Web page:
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Article 152 TFEU background

The intergovernmental conference (IGC 2007) did very little creative or innovative work. Its objective was to salvage the essential ‘institutional innovations’ of the Constitutional Treaty in the form of an amending treaty. Some reform provisions were watered down, but in the end the bulk of the Lisbon Treaty far exceeded the initial notion of a ‘mini treaty’.

In other words, we have to look at the draft Constitution and the Constitutional Treaty if we want to know how we ended up with Article 152 TFEU.

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Draft Constitution I-47

The European Convention included a new Article I-47 on the social partners and autonomous social dialogue, under Title VI The democratic life of the Union (OJ 18.7.2003 C 169/20):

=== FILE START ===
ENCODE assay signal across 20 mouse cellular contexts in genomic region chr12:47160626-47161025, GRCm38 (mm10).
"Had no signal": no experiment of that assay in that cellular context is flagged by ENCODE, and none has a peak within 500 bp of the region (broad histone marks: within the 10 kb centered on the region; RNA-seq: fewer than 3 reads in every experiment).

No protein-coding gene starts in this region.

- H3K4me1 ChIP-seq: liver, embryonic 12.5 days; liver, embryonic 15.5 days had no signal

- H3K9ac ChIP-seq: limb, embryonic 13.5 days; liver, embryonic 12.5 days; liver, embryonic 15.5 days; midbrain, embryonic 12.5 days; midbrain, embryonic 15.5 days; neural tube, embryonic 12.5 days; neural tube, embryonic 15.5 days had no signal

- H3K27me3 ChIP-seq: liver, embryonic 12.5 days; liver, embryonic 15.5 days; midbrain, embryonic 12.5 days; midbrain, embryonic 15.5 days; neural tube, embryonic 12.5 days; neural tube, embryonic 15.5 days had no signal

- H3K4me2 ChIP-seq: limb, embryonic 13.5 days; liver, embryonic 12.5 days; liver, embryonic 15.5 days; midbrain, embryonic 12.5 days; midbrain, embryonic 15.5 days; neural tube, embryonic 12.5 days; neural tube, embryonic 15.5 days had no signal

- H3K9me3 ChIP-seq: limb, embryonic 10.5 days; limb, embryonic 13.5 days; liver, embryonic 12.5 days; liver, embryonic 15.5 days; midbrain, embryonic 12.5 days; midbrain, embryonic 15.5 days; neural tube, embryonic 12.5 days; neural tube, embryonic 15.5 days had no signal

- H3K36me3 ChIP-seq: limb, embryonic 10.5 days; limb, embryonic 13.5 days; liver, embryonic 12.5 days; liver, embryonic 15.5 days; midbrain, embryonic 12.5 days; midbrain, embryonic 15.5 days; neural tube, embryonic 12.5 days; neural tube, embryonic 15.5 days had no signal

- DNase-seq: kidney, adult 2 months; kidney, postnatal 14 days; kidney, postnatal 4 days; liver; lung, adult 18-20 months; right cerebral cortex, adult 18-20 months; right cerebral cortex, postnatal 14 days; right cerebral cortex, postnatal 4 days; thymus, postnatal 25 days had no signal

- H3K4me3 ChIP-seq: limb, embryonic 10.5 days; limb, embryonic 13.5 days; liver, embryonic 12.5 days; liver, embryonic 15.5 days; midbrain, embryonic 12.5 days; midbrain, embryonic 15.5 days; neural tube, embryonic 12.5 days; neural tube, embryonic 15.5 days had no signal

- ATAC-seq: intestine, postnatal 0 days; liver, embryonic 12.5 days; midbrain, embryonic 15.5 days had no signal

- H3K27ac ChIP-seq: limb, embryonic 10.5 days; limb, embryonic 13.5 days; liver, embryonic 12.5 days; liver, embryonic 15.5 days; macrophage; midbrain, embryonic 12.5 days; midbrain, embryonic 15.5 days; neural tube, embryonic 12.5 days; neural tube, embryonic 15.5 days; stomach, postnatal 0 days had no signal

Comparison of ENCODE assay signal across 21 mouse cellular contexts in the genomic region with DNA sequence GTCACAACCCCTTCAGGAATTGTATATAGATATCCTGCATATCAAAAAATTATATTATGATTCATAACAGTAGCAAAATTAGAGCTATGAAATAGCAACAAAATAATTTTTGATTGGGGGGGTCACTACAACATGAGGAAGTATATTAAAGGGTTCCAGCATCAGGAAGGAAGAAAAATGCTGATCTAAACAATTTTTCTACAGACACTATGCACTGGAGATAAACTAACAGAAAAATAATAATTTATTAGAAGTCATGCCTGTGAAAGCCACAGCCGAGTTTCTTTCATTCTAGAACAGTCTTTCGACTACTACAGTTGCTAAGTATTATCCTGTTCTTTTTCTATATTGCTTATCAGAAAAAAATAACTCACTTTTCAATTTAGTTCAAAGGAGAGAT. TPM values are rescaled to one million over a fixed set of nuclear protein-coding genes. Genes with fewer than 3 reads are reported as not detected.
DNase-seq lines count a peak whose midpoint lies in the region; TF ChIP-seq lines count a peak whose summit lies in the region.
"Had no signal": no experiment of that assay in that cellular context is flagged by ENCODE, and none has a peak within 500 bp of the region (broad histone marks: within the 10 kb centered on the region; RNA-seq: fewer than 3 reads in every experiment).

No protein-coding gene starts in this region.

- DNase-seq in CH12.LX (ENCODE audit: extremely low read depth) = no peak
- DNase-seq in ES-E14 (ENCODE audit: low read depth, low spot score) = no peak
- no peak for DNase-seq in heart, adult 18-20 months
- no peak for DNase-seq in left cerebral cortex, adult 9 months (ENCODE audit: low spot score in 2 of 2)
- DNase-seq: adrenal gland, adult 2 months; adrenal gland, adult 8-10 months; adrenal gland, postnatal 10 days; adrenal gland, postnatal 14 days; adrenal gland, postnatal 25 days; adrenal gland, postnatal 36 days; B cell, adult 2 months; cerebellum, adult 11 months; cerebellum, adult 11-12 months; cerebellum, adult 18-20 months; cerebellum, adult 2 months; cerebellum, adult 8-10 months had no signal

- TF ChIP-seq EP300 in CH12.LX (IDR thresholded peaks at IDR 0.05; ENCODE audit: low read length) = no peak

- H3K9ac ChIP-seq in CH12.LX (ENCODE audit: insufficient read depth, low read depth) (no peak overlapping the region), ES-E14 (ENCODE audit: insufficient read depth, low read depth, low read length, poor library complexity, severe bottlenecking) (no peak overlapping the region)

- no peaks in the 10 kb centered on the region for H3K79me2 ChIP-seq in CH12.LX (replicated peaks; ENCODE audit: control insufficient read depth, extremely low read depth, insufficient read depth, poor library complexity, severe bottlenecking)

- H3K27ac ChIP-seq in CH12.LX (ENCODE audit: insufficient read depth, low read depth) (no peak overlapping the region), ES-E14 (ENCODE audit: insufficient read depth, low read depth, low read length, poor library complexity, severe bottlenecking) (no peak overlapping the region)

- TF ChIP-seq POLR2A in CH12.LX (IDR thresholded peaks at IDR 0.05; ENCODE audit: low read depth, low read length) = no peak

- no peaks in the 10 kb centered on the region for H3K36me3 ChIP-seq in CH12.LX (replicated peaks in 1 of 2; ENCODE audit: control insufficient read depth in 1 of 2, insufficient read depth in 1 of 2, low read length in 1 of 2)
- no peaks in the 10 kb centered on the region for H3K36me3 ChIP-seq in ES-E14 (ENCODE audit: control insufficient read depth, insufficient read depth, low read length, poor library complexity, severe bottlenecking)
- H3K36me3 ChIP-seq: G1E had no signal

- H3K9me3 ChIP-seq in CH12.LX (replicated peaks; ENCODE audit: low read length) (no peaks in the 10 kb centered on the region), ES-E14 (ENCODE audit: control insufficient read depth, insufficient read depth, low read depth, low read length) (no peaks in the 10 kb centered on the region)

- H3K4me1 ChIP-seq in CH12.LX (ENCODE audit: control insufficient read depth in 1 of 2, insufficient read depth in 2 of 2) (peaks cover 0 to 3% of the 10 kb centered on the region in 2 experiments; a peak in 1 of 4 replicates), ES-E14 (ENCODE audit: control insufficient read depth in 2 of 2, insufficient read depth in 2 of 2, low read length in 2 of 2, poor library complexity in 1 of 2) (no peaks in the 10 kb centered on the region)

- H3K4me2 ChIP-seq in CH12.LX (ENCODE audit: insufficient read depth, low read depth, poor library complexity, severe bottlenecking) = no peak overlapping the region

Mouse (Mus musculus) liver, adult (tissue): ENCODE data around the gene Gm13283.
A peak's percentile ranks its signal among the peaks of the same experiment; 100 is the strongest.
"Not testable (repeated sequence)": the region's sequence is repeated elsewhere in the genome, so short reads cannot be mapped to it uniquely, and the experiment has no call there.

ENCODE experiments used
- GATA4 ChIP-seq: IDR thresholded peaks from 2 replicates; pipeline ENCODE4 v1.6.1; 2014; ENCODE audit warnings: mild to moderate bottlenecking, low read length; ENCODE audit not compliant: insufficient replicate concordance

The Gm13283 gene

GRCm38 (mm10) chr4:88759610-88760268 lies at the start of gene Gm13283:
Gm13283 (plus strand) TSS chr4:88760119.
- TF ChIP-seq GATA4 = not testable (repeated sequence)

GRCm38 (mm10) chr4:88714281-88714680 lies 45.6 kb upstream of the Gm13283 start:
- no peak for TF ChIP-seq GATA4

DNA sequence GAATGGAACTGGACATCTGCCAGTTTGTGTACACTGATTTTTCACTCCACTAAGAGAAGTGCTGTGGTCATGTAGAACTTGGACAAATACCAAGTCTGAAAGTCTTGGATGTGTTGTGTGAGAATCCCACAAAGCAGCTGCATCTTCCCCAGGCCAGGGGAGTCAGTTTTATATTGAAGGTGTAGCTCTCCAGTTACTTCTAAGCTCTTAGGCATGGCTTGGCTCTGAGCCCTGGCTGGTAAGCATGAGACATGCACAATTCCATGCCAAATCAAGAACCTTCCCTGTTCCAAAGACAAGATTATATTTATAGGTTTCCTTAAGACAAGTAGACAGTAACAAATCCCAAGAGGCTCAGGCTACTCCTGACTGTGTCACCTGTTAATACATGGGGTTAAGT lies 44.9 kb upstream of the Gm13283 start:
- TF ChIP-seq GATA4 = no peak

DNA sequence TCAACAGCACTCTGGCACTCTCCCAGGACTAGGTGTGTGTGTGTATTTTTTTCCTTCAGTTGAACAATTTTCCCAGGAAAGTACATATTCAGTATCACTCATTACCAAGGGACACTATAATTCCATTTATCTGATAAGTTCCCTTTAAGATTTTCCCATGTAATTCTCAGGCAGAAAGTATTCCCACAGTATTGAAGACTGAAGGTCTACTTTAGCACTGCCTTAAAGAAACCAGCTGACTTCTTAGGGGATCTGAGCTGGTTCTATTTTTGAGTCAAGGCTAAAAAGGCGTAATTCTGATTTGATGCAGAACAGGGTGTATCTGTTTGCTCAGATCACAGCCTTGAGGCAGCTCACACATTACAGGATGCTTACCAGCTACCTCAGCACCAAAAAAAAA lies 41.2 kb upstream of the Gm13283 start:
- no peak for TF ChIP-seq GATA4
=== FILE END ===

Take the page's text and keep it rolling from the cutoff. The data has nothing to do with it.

Article I-47 Draft Constitution
The social partners and autonomous social dialogue

The European Union recognises and promotes the role of the social partners at Union level, taking into account the diversity of national systems; it shall facilitate dialogue between the social partners, respecting their autonomy.

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de Poncins

Étienne de Poncins offered the following comment on the new Article I-47 in Vers une Constitution européenne (Éditions 10/18, 2003), on page 215:

« Point à relever : reconnaissance du dialogue social

Le contenu de cet article doit beaucoup aux partenaires sociaux ainsi qu’aux Conventionnels membres du Comité économique et social et bénéfiant du statut d’observateurs au sein de la Convention. La Convention reconnaît le rôle et la place du dialogue social en l’inscrivant dans la Partie I de la Constitution. »